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Coach: Growing Pains For Rose
Posted By Anthony Macri On May 12, 2011 @ 2:00 pm In All,NBA | No Comments
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Each week, HOOPSWORLD NBA analyst and coach Anthony Macri opens his notebook and offers an assortment of observations on games, players, and teams from throughout the league. Coach Macri serves as a player development consultant for the Pro Training Center and Coach David Thorpe, working with a variety of NBA players on their skills and game understanding. The Coach’s Notebook appears on HOOPSWORLD every Thursday.
Derrick Rose: Growing Pains & Progress
Back in early February I wrote about the different ‘types’ of point guards in the league today, and basically grouped them into three distinct categories. The guards that moved in Z’s and V’s were typically the explosive athletes, attacking scoring lanes, moving diagonally in straight lines, locating a weak spot and hurtling themselves toward it. They included guys like Russell Westbrook and Tyreke Evans. The ones who probed defenses in curves (S’s and C’s) were players like Steve Nash and Stephen Curry. Most were better shooters (though I think a guy like Rajon Rondo fits this category), and while they did possess quickness to get by defenders, their real strength is to keep their dribble alive and constantly be a threat to a defense with the pass or short jump shot.
The third type were the ones who combined the best of both worlds – the best point guards in the world – guys like Chris Paul and Deron Williams. John Wall could be headed toward this category (though maybe not as good as those two).
Derrick Rose was much more in the first group – the Z’s and V’s category – than any other. But in the last few weeks, we have seen somewhat of a transformation for Rose as he starts to implement aspects of a "curvier" approach to his game. Rose still attacks in straight lines, but rather than stop when he gets himself to a point where he can no longer penetrate, he now bends his penetration, keeping his dribble alive, and continues his attack as more of a probe.
Because this is a relatively new dynamic for Rose, his default is to look for his own offense, which is part of the reason he is taking more attempts than he had been even during the regular season. In many ways, this kind of shift is paradigmatic for a point guard – changing the way they have always been successful is not an easy transition. So, in Rose’s case, it seems like a step back (in shooting percentage, assist totals, etc.), but the reality is he will emerge from this a more complete and therefore better player.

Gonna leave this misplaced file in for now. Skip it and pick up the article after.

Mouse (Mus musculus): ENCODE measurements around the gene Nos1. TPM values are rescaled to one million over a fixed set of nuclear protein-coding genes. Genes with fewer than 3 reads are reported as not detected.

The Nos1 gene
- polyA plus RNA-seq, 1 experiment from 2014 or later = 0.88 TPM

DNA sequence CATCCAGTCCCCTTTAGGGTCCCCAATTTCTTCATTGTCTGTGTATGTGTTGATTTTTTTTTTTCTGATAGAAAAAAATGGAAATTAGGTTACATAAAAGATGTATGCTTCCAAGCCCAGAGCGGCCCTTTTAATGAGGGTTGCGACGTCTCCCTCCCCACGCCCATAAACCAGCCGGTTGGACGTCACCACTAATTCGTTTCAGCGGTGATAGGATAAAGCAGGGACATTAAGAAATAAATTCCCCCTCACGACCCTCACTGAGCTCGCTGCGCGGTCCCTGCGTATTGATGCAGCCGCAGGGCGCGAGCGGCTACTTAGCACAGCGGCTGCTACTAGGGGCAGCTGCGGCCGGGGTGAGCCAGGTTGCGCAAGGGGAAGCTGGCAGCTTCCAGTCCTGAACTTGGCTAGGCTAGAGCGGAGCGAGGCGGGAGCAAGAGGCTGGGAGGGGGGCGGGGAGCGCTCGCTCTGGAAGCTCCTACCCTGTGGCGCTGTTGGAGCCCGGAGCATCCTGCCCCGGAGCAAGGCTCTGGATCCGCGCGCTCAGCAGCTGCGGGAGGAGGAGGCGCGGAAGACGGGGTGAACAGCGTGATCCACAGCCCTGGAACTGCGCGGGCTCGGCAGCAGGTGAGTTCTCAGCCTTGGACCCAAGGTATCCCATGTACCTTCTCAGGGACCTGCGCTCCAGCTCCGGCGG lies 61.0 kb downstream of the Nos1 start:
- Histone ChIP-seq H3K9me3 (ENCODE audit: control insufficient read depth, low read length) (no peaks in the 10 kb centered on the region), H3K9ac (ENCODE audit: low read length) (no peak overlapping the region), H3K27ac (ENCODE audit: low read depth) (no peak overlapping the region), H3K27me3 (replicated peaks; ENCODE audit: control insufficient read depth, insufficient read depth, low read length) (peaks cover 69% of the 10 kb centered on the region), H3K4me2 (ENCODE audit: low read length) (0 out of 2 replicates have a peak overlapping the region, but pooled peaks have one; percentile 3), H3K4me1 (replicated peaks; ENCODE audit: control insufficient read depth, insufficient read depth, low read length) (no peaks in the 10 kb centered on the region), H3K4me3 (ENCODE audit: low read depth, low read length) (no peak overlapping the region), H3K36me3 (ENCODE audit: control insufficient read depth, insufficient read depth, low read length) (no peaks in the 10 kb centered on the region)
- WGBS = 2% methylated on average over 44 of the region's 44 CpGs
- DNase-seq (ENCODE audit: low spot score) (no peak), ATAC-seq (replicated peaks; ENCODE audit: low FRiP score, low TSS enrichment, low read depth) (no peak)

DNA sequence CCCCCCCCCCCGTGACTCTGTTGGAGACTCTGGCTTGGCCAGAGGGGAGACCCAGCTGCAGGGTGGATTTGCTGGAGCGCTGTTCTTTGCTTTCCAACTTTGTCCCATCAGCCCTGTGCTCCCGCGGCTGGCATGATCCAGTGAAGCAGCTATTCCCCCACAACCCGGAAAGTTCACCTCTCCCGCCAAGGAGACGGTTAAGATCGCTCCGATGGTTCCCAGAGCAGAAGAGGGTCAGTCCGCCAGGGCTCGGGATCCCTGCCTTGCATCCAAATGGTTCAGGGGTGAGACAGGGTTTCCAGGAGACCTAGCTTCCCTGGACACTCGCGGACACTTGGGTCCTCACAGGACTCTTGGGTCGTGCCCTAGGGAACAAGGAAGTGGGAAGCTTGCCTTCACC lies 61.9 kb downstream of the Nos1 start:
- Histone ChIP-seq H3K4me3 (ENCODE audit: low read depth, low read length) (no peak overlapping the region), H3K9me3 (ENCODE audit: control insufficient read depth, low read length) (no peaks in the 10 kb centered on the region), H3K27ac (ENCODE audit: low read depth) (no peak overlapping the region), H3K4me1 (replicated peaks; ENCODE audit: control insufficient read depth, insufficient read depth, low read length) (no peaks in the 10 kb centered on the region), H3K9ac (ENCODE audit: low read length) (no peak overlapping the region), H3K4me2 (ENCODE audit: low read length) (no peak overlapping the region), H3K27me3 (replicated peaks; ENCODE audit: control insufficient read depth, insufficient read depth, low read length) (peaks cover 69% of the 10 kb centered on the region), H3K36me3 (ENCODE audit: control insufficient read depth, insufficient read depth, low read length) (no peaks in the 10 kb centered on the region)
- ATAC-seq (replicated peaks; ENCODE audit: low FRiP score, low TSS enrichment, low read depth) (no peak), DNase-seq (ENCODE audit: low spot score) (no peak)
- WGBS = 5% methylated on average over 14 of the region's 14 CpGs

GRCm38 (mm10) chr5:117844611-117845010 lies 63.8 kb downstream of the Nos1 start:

As Rose gets more used to being able to attack and probe, his teammates will adjust as well. This has already started to occur. In Chicago’s first-round series against Indiana, Rose and teammates looked discombobulated on the offensive end of the floor. They were in each other’s way much of the time, and spacing was mediocre to poor. His teammates were simply not getting the same kinds of shots they got during the regular season. But things have started to change in their last two wins in this series. Players are cutting and diving in open space more, and they are staying wider than they did. Instead of standing still, there are more circle-behinds, which gives them better attack angles on kick-outs.
By no means is the metamorphosis complete. Perhaps the most difficult reality for Bulls fans is this maturation (and the accompanying growing pains) is occurring during the most critical point of the season. However, both in the short term and the long term, this is exactly what needs to happen for Rose to take the next step in his career. Chicago will be better for it – harder to defend, more efficient offensively, and eventually much more dangerous – and the real question is whether it’s all too much change for a team without a wealth of playoff experience.
Should the Bulls get past the Hawks, a great test for Rose’s shifting approach awaits in Miami. How he performs against the Heat will tell us all a lot about how far he has come – and how far he has yet to go.
Shot Location in Los Angeles
With a supremely talented frontcourt duo, one would think the Lakers would shoot more shots than most around the rim. Even with guard Kobe Bryant on the roster, Los Angeles’ ability to score in the painted area should be such a huge advantage, that their looks and attempts near the rim should be as high as anyone in the league.
During the regular season, though, the Lakers ranked 19th in the league in attempts at the rim, at 23 attempts per game (statistics courtesy HoopData.com). In some ways, the Lakers made up for their lack of shots around the rim with shots in the 3-9′ range (13.6 per, good for 4th in the league) and at the 10-15′ range (8.2 per game – roughly 6th in the NBA). However, for the Lakers to have the most success, getting a higher number of quality shots at the rim is critical.
This is no more evident than in the postseason. In their playoff wins, the Lakers averaged 25.5 attempts at the rim. In their playoff losses, they averaged more than four attempts less (averaging about 21.3 per game). This may serve to demonstrate one of two realities: either it was easier to get point blank shots in their victories, or Los Angeles made more of a concerted effort to get those shots in games where they would find success.
Whether one theory is correct (or the answer lies in a combination of the two possibilities), the kernel of truth is apparent: more focus on scoring chances at the rim is a better omen for Laker success. This may be as good a reason as any to start to shift the emphasis from Kobe’s perimeter based attack to one that heavily features their post players – something that quite a few analysts have been saying for a while.
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